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The guitar playing isn’t the first thing you’ll notice about English Rain.
There are no solos, no anthemic riffs, no overt shows of technical prowess. Listen more closely, and you’ll hear a range of alternative tunings, driving strummed rhythm parts and delicately picked melodic accompaniment. Likewise live, it’s clear that Aplin is an accomplished player, doing everything to support the song and nothing to overpower it. How did she begin with six strings?
“I got my first guitar when I was 11,” she smiles. “It was an electric and I can remember just wanting to be Avril Lavigne! But I got annoyed with having to plug it in and play with amps and pedals and stuff. Then I got given a cheap acoustic, a Tanglewood, and I thought it was awesome because I could play it anywhere! That was my first ‘proper’ guitar, I guess, and I picked it up again when I was about 14, and since then I’ve just been playing and playing.”
And piano - which was first: piano or guitar?
“Piano. I’ve grown up with a piano in the house and that’s where I started to be able to learn things by ear. Guitar kind of happened, and I was using it just for writing at first. Then I was writing so much that I began to realise that I knew how to play, and that’s when I started getting nerdy about it. Recently, I’ve been writing a lot on guitar, but I’ve just moved into a house with a piano in it, so that may change. I haven’t had one in the house for about two years, so it’s very exciting.”
Did you have guitar lessons?
“No, I completely taught myself, and I’m grateful for that in a way. Sometimes I look at my guitarist Tom, and he’s ridiculous: I mean, amazing. And he never had lessons either, he’s got his own way of playing and I can tell that it’s special. Same thing if I’m listening to John Mayer or Eric Clapton. For me, if I’d had lessons, I probably wouldn’t play in the way that I do.”
Who are your biggest guitar influences?
“Joni Mitchell, especially for me because of the open tunings. She was one of those singer-songwriters who didn’t sound too obvious. I love John Martyn and I found that with Nick Drake – especially Nick Drake – he had this way of playing that was just so ‘him’ and even if you learned the exact parts, exactly the same, you can never get the same feel. You can tell it’s him even before he starts singing, and that’s something that’s amazing and special to have. It made me really want to home in on things that were ‘my thing’, to make my own sound and my own way of playing.”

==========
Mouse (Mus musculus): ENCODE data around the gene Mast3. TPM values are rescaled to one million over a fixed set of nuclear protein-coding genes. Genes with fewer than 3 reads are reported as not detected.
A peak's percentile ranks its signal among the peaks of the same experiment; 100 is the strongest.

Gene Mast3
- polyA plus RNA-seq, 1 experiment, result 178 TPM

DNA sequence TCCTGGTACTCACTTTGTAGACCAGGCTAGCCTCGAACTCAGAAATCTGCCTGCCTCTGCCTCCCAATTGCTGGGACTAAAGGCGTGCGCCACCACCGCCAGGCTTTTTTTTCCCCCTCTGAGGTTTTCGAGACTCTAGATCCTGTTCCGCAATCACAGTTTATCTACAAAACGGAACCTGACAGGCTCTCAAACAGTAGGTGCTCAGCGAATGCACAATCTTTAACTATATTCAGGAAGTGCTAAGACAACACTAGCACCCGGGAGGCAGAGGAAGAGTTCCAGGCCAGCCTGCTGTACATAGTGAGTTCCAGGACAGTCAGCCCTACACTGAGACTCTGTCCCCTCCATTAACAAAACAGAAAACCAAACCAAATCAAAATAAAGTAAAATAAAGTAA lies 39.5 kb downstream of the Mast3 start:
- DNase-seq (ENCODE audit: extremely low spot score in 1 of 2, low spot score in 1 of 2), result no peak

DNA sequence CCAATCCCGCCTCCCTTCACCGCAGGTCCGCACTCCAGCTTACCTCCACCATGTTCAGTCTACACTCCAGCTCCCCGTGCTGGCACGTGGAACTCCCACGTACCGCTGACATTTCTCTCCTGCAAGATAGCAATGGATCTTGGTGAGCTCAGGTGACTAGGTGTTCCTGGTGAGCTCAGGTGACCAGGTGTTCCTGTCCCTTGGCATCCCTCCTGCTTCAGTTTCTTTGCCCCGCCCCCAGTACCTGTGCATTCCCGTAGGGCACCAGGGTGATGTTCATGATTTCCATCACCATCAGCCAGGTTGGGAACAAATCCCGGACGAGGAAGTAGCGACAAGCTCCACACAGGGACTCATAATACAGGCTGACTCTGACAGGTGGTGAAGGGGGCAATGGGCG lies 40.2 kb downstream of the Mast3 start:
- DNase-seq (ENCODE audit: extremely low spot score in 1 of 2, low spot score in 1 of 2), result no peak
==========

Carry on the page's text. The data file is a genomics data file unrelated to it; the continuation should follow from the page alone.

You mention open tunings...
“I love open D, G and E, and also just tuning everything down a tone, or even to C – just a big, open sound. I think Joni Mitchell used to do that. I wanted to experiment so that it didn’t sound like I was just playing a load of chords on the acoustic guitar, especially when I was playing on my own, as it could sound a bit thin and I wanted something a bit deeper and warmer. Tuning down and using different tunings definitely did that for me.”
Electric guitars – we’ve seen you playing some...
“I’ve been dabbling a little bit. Tom has a Gretsch that is just an absolute dream. I’ve been having a go on that, and that’s something I want to carry on doing. I’m just experimenting because I’ve never really gigged electrics before and I don’t really know much about what I’d use, so I’m playing lots of things and experimenting at the moment.”
What’s your view of the singer-songwriter ‘scene’? It seems like a good time for people who sing and play: would you agree?
“Absolutely. There are loads of artists and it’s not just ‘singer-songwriter’ music. There are lots of pop artists writing their own songs; I love Ben Howard, I think Ed Sheeran is a great example. People are writing about real situations that people can relate to. Maybe people are more attainable. You feel like they’re singing about your life when it’s a good singer-songwriter; they’re writing about real things. I also think that people just want something fresh and easy to listen to. There’s so much going on in music, so it’s nice when something is organic and there are a lot of people trying to do that now. I think it’s great!”
Album number two must be heavily in discussion. Can you reveal anything that we can expect?
“I want to release another album next year, and maybe some other little cool things like an EP. I want to spend a lot of next year writing. Nothing’s really planned yet, I just want to spend a lot of the year being creative.
“I got involved a bit with the orchestral side of things, strings, the anthemic-ness of things with English Rain, so I kind of want to do something a bit more raw and maybe experiment with a different kind of production. I don’t want to change anything too drastically, but whatever naturally comes.”
There are probably people reading this who’d love to do something similar to you. apart from needing a lot of talent, what advice would you give them?
“I didn’t really realise I was doing it at the time, but I made the most of the new resources that were available to me, especially the internet. It’s just using all of those resources to your best advantage – Facebook, Twitter, all that. Putting your music online is really important, too: for free! I don’t think you should sell your first EP for £5 or whatever. You shouldn’t even care about money – just about getting it out there and making the most of all your opportunities. If you get offered a local gig, do it, wherever or whatever it is. Don’t expect too much too soon: you have to work your way up.”